The saga of the 2016 election saw another twist during the third presidential debate as Donald Trump implied that he might not accept the results of the election. As much of the nation sat in shock after hearing a major party’s nominee announce his lack of faith in American democracy, I thought back to the legacy of one of my personal heroes, George Washington. When I think of George Washington I see a man who could have been a king, but rejected power for the betterment of the American people. Washington did not want to be, or think he was even worthy, of being president. One of his most endearing qualities was his ability to remain modest and civil while being worshiped and adored as the leader of a newborn nation.

Like many Americans, I turned off the final debate with a feeling of disgust over the lack of respect shown towards our republic. I went to work the following morning and made my daily walk past the George Washington statue sitting in Boston’s Public Garden, and I stopped to look at the image of the man I have long admired.

I thought about how Washington did not even want to be President in the first place, but he once again put his country before himself and accepted the unanimous vote made by Congress. I thought about the French book he copied as a teenager, “Rules of Civility and Decent Behavior,” which I read dozens of times while working as a tour guide in the retirement home he bought for his mother. I thought about how he set the precedent for our nation by stepping aside and allowing a peaceful transfer of power. And I thought about how both times he stepped away from public life, the nation wept and felt as though they were losing a father.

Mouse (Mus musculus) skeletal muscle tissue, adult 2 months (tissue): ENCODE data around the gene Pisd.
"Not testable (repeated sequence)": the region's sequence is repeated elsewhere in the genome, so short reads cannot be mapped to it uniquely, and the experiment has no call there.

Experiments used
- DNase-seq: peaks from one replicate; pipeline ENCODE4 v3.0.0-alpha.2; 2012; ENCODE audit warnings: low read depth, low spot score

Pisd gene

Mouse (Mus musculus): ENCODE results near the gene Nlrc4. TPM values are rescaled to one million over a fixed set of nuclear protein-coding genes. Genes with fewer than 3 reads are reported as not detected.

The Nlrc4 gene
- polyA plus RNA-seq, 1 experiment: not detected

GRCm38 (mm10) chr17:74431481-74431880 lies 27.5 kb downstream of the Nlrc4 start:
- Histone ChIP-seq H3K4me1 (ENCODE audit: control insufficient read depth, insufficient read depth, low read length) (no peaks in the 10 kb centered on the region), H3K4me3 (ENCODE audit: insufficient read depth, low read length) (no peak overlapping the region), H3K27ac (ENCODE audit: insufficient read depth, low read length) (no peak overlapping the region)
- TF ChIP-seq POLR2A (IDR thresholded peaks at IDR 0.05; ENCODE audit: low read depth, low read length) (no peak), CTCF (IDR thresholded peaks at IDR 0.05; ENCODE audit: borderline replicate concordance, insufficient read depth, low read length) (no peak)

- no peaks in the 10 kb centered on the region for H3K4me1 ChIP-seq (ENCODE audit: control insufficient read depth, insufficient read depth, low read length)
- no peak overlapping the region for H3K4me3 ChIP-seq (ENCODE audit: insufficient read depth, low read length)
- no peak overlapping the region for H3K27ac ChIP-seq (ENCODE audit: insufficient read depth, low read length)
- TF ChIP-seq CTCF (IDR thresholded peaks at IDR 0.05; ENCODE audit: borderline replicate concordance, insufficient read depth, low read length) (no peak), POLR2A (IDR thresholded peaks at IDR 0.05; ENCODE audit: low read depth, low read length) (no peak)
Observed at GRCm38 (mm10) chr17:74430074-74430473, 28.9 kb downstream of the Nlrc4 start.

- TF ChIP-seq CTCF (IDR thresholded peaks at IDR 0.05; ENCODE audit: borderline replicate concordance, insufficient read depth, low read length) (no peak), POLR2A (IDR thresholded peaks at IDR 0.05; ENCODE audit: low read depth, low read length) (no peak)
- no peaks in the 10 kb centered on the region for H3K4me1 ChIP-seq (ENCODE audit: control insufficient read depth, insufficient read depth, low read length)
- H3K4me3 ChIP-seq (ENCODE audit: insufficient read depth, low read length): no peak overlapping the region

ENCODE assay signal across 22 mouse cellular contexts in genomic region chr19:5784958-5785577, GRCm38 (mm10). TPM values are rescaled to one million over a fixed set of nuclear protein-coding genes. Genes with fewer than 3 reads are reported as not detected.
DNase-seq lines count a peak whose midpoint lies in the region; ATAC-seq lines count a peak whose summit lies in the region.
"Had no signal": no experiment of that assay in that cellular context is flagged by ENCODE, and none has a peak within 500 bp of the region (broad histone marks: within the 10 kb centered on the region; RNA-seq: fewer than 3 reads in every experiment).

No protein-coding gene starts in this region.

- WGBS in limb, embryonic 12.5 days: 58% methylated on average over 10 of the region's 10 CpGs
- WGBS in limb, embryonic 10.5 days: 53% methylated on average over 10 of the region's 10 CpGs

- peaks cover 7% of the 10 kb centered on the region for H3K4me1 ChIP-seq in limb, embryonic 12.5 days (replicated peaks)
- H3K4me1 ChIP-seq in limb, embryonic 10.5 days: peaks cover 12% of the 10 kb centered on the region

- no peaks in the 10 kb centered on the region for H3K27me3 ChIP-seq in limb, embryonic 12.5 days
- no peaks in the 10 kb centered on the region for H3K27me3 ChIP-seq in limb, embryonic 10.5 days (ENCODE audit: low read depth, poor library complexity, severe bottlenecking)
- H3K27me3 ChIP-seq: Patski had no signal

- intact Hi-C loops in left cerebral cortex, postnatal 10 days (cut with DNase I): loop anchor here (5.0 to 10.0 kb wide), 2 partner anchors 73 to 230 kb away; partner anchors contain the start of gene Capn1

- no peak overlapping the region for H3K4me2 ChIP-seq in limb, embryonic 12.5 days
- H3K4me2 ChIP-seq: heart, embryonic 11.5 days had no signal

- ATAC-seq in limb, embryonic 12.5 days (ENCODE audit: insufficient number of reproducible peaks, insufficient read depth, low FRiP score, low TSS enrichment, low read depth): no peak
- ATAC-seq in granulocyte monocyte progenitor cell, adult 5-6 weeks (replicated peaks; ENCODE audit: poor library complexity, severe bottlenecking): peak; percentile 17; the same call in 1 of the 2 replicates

I then thought of Donald Trump, who has dubbed basic civility and decency as being ‘politically correct.’ I thought about how he has set the precedent as the first major nominee to imply, before the elections even take place, that he may not accept the peaceful transfer of power. I thought about how while Washington refused personal power for the betterment of America, Trump seeks to take power that does not belong to him for the betterment of his own ego.

George Washington warned us about partisan politics and men like Donald Trump. He forebode in his farewell address that, “cunning, ambitious, and unprincipled men will be enabled to subvert the power of the people and to usurp for themselves the reins of government.” Make no mistake, when Donald J. Trump implies that he will not accept the results of the election unless he wins, he is seeking to subvert the power of the people. He is destroying one of the primary principles that have made American so great over the past 240 years. It is dangerous, it is unacceptable, and we should be very wary of the damage Donald Trump is creating for our republic.